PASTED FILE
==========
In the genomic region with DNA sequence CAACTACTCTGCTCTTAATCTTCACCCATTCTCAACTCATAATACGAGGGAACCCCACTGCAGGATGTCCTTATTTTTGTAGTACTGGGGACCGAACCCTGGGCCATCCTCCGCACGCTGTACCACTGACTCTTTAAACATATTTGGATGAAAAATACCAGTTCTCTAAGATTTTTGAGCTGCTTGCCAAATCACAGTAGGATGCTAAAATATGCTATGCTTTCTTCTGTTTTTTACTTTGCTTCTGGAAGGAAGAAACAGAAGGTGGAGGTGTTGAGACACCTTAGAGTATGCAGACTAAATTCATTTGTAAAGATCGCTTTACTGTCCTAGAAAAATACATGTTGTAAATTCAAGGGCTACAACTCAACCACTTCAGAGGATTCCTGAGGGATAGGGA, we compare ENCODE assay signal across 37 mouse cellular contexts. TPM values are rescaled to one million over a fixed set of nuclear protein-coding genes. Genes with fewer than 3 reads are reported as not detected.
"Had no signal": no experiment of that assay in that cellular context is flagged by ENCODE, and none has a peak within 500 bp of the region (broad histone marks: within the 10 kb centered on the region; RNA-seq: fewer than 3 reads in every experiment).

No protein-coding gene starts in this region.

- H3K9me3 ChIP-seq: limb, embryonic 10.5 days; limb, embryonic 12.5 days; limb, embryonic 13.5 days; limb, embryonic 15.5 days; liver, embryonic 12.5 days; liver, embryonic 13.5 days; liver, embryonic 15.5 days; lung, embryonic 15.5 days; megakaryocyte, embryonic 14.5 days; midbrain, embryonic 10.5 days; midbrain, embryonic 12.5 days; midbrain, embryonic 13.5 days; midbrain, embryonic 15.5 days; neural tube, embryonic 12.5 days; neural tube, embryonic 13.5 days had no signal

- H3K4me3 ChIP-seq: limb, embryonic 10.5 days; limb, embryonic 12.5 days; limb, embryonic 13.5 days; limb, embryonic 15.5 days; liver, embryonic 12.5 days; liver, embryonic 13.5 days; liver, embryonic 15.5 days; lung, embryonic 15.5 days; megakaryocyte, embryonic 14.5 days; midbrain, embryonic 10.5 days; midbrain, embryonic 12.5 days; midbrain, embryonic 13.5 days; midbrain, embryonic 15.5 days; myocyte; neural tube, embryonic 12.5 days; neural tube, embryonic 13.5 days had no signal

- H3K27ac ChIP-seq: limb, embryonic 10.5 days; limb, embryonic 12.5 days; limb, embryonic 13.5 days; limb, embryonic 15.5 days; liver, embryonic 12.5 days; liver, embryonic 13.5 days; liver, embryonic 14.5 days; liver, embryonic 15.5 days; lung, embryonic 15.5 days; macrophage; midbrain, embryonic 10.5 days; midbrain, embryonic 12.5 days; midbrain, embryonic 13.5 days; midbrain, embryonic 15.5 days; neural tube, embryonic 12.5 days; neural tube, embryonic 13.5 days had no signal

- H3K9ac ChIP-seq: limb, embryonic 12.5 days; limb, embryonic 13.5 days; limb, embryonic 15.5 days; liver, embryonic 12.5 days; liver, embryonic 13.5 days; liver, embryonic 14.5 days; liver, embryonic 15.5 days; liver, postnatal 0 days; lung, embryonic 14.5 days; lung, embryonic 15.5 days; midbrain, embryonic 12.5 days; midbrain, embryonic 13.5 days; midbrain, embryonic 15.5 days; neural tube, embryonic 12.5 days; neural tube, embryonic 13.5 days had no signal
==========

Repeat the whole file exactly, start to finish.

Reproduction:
In the genomic region with DNA sequence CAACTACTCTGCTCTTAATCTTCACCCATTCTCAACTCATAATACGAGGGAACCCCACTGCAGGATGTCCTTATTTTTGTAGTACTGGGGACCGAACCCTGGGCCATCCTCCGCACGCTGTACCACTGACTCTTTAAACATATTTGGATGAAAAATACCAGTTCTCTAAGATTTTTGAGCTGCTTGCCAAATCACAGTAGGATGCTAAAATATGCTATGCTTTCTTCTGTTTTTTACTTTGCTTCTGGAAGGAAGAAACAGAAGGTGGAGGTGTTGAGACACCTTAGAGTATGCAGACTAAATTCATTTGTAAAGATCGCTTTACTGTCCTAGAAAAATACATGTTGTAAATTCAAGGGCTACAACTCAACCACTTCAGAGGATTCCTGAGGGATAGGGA, we compare ENCODE assay signal across 37 mouse cellular contexts. TPM values are rescaled to one million over a fixed set of nuclear protein-coding genes. Genes with fewer than 3 reads are reported as not detected.
"Had no signal": no experiment of that assay in that cellular context is flagged by ENCODE, and none has a peak within 500 bp of the region (broad histone marks: within the 10 kb centered on the region; RNA-seq: fewer than 3 reads in every experiment).

No protein-coding gene starts in this region.

- H3K9me3 ChIP-seq: limb, embryonic 10.5 days; limb, embryonic 12.5 days; limb, embryonic 13.5 days; limb, embryonic 15.5 days; liver, embryonic 12.5 days; liver, embryonic 13.5 days; liver, embryonic 15.5 days; lung, embryonic 15.5 days; megakaryocyte, embryonic 14.5 days; midbrain, embryonic 10.5 days; midbrain, embryonic 12.5 days; midbrain, embryonic 13.5 days; midbrain, embryonic 15.5 days; neural tube, embryonic 12.5 days; neural tube, embryonic 13.5 days had no signal

- H3K4me3 ChIP-seq: limb, embryonic 10.5 days; limb, embryonic 12.5 days; limb, embryonic 13.5 days; limb, embryonic 15.5 days; liver, embryonic 12.5 days; liver, embryonic 13.5 days; liver, embryonic 15.5 days; lung, embryonic 15.5 days; megakaryocyte, embryonic 14.5 days; midbrain, embryonic 10.5 days; midbrain, embryonic 12.5 days; midbrain, embryonic 13.5 days; midbrain, embryonic 15.5 days; myocyte; neural tube, embryonic 12.5 days; neural tube, embryonic 13.5 days had no signal

- H3K27ac ChIP-seq: limb, embryonic 10.5 days; limb, embryonic 12.5 days; limb, embryonic 13.5 days; limb, embryonic 15.5 days; liver, embryonic 12.5 days; liver, embryonic 13.5 days; liver, embryonic 14.5 days; liver, embryonic 15.5 days; lung, embryonic 15.5 days; macrophage; midbrain, embryonic 10.5 days; midbrain, embryonic 12.5 days; midbrain, embryonic 13.5 days; midbrain, embryonic 15.5 days; neural tube, embryonic 12.5 days; neural tube, embryonic 13.5 days had no signal

- H3K9ac ChIP-seq: limb, embryonic 12.5 days; limb, embryonic 13.5 days; limb, embryonic 15.5 days; liver, embryonic 12.5 days; liver, embryonic 13.5 days; liver, embryonic 14.5 days; liver, embryonic 15.5 days; liver, postnatal 0 days; lung, embryonic 14.5 days; lung, embryonic 15.5 days; midbrain, embryonic 12.5 days; midbrain, embryonic 13.5 days; midbrain, embryonic 15.5 days; neural tube, embryonic 12.5 days; neural tube, embryonic 13.5 days had no signal